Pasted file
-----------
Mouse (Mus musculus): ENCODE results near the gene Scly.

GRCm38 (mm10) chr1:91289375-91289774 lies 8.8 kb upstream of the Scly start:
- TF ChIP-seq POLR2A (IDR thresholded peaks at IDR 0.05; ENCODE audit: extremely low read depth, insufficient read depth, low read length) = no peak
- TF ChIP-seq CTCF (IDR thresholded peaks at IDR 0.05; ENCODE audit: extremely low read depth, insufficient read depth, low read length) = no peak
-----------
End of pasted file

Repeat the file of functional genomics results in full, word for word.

Mouse (Mus musculus): ENCODE results near the gene Scly.

GRCm38 (mm10) chr1:91289375-91289774 lies 8.8 kb upstream of the Scly start:
- TF ChIP-seq POLR2A (IDR thresholded peaks at IDR 0.05; ENCODE audit: extremely low read depth, insufficient read depth, low read length) = no peak
- TF ChIP-seq CTCF (IDR thresholded peaks at IDR 0.05; ENCODE audit: extremely low read depth, insufficient read depth, low read length) = no peak